# brainpy.synapses.AMPA#

class brainpy.synapses.AMPA(pre, post, conn, output=COBA, stp=None, comp_method='dense', g_max=0.42, delay_step=None, alpha=0.98, beta=0.18, T=0.5, T_duration=0.5, method='exp_auto', name=None, mode=None, stop_spike_gradient=False)[source]#

AMPA synapse model.

Model Descriptions

AMPA receptor is an ionotropic receptor, which is an ion channel. When it is bound by neurotransmitters, it will immediately open the ion channel, causing the change of membrane potential of postsynaptic neurons.

A classical model is to use the Markov process to model ion channel switch. Here $$g$$ represents the probability of channel opening, $$1-g$$ represents the probability of ion channel closing, and $$\alpha$$ and $$\beta$$ are the transition probability. Because neurotransmitters can open ion channels, the transfer probability from $$1-g$$ to $$g$$ is affected by the concentration of neurotransmitters. We denote the concentration of neurotransmitters as $$[T]$$ and get the following Markov process.

We obtained the following formula when describing the process by a differential equation.

$\frac{ds}{dt} =\alpha[T](1-g)-\beta g$

where $$\alpha [T]$$ denotes the transition probability from state $$(1-g)$$ to state $$(g)$$; and $$\beta$$ represents the transition probability of the other direction. $$\alpha$$ is the binding constant. $$\beta$$ is the unbinding constant. $$[T]$$ is the neurotransmitter concentration, and has the duration of 0.5 ms.

Moreover, the post-synaptic current on the post-synaptic neuron is formulated as

$I_{syn} = g_{max} g (V-E)$

where $$g_{max}$$ is the maximum conductance, and E is the reverse potential.

Model Examples

>>> import brainpy as bp
>>> from brainpy import neurons, synapses
>>> import matplotlib.pyplot as plt
>>>
>>> neu1 = neurons.HH(1)
>>> neu2 = neurons.HH(1)
>>> syn1 = synapses.AMPA(neu1, neu2, bp.connect.All2All())
>>> net = bp.Network(pre=neu1, syn=syn1, post=neu2)
>>>
>>> runner = bp.DSRunner(net, inputs=[('pre.input', 5.)], monitors=['pre.V', 'post.V', 'syn.g'])
>>> runner.run(150.)
>>>
>>> fig, gs = bp.visualize.get_figure(2, 1, 3, 8)
>>> plt.plot(runner.mon.ts, runner.mon['pre.V'], label='pre-V')
>>> plt.plot(runner.mon.ts, runner.mon['post.V'], label='post-V')
>>> plt.legend()
>>>
>>> plt.plot(runner.mon.ts, runner.mon['syn.g'], label='g')
>>> plt.legend()
>>> plt.show()

Parameters:
• pre (NeuGroup) – The pre-synaptic neuron group.

• post (NeuGroup) – The post-synaptic neuron group.

• conn (optional, ArrayType, dict of (str, ndarray), TwoEndConnector) – The synaptic connections.

• comp_method (str) – The connection type used for model speed optimization. It can be sparse and dense. The default is dense.

• delay_step (int, ArrayType, Initializer, Callable) – The delay length. It should be the value of $$\mathrm{delay\_time / dt}$$.

• E (float, ArrayType) –

The reversal potential for the synaptic current. [mV]

Deprecated since version 2.1.13: E is deprecated in AMPA model. Please define E with brainpy.dyn.synouts.COBA. This parameter will be removed since 2.2.0

• g_max (float, ArrayType, Initializer, Callable) – The synaptic strength (the maximum conductance). Default is 1.

• alpha (float, ArrayType) – Binding constant.

• beta (float, ArrayType) – Unbinding constant.

• T (float, ArrayType) – Transmitter concentration when synapse is triggered by a pre-synaptic spike.. Default 1 [mM].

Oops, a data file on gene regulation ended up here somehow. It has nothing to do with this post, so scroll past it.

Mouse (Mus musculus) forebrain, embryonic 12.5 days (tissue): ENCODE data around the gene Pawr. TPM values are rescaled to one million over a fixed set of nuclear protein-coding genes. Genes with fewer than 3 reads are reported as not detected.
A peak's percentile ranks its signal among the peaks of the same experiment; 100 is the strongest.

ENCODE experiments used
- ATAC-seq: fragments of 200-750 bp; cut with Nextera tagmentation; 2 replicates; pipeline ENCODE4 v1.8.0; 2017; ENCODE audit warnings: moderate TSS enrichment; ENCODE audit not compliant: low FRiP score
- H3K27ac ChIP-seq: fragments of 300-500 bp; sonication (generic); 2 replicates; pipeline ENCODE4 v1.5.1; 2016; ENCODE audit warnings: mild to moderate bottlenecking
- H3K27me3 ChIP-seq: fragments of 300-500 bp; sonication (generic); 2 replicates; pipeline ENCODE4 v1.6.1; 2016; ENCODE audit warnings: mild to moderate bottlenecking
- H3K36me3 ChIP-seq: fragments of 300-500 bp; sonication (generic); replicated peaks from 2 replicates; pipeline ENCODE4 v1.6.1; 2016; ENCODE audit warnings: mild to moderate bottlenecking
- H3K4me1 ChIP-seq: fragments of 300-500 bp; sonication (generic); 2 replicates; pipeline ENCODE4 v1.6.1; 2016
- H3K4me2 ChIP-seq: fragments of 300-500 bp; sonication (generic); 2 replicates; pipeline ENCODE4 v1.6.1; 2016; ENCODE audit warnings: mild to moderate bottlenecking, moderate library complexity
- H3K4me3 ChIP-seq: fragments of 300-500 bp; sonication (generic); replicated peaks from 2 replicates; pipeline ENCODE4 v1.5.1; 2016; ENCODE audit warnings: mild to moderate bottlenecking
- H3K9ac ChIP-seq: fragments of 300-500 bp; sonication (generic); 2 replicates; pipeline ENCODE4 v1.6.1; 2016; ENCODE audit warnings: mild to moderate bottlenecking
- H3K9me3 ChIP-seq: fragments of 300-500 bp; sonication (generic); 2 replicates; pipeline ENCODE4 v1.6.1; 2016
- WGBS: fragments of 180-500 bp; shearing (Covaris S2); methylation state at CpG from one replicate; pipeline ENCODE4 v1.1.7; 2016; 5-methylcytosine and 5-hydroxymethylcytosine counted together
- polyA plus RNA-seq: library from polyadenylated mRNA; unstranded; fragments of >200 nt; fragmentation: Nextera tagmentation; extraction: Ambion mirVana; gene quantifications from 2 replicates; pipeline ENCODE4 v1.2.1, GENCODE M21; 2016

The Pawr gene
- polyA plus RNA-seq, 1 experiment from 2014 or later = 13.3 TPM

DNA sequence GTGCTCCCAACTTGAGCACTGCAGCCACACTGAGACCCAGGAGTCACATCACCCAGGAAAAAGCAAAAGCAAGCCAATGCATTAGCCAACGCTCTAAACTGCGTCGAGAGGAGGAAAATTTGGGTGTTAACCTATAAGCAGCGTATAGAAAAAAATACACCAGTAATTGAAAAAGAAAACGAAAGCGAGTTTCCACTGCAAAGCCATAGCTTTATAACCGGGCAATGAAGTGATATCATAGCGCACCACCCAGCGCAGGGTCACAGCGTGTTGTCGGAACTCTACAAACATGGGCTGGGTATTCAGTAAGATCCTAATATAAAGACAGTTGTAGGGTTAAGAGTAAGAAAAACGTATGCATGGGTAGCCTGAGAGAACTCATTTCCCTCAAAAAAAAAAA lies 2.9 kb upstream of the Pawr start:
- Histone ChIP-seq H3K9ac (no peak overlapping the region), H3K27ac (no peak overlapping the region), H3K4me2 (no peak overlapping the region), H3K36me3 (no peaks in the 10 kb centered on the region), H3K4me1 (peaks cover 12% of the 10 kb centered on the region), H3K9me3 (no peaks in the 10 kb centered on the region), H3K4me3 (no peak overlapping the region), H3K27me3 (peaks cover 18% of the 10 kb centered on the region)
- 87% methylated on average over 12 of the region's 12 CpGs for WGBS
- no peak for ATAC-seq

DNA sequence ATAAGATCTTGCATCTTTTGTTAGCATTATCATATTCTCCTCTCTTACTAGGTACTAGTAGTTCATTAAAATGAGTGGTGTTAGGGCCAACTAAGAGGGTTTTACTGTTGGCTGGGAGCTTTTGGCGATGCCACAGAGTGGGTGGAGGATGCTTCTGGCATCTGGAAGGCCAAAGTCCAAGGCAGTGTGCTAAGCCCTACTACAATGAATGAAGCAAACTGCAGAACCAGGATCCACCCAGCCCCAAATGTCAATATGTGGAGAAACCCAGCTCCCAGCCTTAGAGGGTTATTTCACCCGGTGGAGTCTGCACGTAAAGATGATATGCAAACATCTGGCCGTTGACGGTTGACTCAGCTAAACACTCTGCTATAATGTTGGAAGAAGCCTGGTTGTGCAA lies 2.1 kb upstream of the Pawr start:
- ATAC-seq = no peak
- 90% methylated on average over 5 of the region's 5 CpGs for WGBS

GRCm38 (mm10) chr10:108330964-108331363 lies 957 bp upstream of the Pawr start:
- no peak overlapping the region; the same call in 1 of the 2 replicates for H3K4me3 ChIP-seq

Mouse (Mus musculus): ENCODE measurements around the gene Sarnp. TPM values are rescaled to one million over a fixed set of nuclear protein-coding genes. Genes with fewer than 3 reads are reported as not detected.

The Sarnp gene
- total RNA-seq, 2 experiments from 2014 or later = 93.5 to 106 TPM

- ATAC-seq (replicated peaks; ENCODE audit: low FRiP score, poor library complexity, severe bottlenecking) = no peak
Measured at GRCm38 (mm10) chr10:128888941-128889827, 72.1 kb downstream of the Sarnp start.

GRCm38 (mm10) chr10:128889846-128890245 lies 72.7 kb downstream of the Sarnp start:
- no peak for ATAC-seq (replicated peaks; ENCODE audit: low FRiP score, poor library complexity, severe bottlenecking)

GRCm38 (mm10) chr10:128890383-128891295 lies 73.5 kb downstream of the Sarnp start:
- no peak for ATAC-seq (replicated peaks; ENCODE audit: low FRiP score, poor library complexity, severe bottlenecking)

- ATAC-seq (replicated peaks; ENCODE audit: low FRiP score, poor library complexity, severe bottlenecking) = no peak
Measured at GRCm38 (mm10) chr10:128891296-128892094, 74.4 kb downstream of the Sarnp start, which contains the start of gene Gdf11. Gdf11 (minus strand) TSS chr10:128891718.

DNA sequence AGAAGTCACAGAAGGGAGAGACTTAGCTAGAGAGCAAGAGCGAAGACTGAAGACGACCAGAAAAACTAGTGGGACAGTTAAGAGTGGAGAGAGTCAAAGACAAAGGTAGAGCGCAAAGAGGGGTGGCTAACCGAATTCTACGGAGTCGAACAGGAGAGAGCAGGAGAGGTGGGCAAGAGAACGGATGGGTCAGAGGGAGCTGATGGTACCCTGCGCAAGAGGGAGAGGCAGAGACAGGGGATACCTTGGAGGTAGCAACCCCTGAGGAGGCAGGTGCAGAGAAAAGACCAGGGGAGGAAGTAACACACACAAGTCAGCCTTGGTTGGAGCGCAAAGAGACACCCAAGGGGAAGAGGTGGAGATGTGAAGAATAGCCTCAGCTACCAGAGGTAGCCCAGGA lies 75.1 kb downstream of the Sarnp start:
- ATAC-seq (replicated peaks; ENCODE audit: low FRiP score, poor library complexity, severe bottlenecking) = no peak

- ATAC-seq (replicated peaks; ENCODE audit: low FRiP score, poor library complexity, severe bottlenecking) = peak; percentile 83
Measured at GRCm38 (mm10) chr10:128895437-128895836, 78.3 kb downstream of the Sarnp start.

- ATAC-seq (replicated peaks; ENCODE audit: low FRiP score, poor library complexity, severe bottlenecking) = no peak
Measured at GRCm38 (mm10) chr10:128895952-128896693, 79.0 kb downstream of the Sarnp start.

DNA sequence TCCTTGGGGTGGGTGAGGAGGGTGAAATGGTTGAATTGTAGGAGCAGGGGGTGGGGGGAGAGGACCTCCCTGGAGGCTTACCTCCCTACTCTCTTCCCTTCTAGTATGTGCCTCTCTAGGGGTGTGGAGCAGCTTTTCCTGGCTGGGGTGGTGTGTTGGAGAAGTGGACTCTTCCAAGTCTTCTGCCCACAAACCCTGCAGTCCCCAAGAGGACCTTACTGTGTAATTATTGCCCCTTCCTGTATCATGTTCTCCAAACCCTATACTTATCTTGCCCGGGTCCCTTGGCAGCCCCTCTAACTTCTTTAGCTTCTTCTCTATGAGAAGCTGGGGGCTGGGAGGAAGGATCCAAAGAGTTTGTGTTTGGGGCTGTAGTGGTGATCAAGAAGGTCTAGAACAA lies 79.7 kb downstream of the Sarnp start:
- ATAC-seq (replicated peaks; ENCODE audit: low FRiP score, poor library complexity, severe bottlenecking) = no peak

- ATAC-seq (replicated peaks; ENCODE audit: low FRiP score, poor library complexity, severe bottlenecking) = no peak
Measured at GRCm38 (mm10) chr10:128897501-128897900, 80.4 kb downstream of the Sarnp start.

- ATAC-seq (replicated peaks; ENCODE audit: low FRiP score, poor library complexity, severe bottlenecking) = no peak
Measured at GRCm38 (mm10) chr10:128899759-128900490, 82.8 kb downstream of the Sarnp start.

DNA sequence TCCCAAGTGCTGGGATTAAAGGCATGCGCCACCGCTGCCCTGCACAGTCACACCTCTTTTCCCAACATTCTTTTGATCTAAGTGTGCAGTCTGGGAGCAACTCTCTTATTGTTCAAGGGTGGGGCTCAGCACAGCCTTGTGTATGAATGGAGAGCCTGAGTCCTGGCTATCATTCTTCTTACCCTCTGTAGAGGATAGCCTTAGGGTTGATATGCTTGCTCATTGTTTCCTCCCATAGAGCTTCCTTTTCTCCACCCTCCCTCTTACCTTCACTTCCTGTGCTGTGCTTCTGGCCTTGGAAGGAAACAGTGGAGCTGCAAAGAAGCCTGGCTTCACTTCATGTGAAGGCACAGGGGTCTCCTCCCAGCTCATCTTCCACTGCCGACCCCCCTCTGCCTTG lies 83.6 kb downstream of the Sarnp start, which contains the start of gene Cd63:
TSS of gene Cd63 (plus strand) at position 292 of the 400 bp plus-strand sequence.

• T_duration (float, ArrayType) – Transmitter concentration duration time after being triggered. Default 1 [ms]

• name (str) – The name of this synaptic projection.

• method (str) – The numerical integration methods.

References

__init__(pre, post, conn, output=COBA, stp=None, comp_method='dense', g_max=0.42, delay_step=None, alpha=0.98, beta=0.18, T=0.5, T_duration=0.5, method='exp_auto', name=None, mode=None, stop_spike_gradient=False)[source]#

Methods

 __init__(pre, post, conn[, output, stp, ...]) check_post_attrs(*attrs) Check whether post group satisfies the requirement. check_pre_attrs(*attrs) Check whether pre group satisfies the requirement. clear_input() cpu() Move all variable into the CPU device. cuda() Move all variables into the GPU device. dg(g, t, TT) get_delay_data(identifier, delay_step, *indices) Get delay data according to the provided delay steps. load_state_dict(state_dict[, warn, compatible]) Copy parameters and buffers from state_dict into this module and its descendants. load_states(filename[, verbose]) Load the model states. nodes([method, level, include_self]) Collect all children nodes. register_delay(identifier, delay_step, ...) Register delay variable. register_implicit_nodes(*nodes[, node_cls]) register_implicit_vars(*variables[, var_cls]) reset(*args, **kwargs) Reset function which reset the whole variables in the model. reset_local_delays([nodes]) Reset local delay variables. reset_state([batch_size]) Reset function which reset the states in the model. save_states(filename[, variables]) Save the model states. state_dict() Returns a dictionary containing a whole state of the module. to(device) Moves all variables into the given device. tpu() Move all variables into the TPU device. train_vars([method, level, include_self]) The shortcut for retrieving all trainable variables. tree_flatten() Flattens the object as a PyTree. tree_unflatten(aux, dynamic_values) Unflatten the data to construct an object of this class. unique_name([name, type_]) Get the unique name for this object. update(tdi[, pre_spike]) The function to specify the updating rule. update_local_delays([nodes]) Update local delay variables. vars([method, level, include_self, ...]) Collect all variables in this node and the children nodes.

Attributes

 global_delay_data Global delay data, which stores the delay variables and corresponding delay targets. mode Mode of the model, which is useful to control the multiple behaviors of the model. name Name of the model.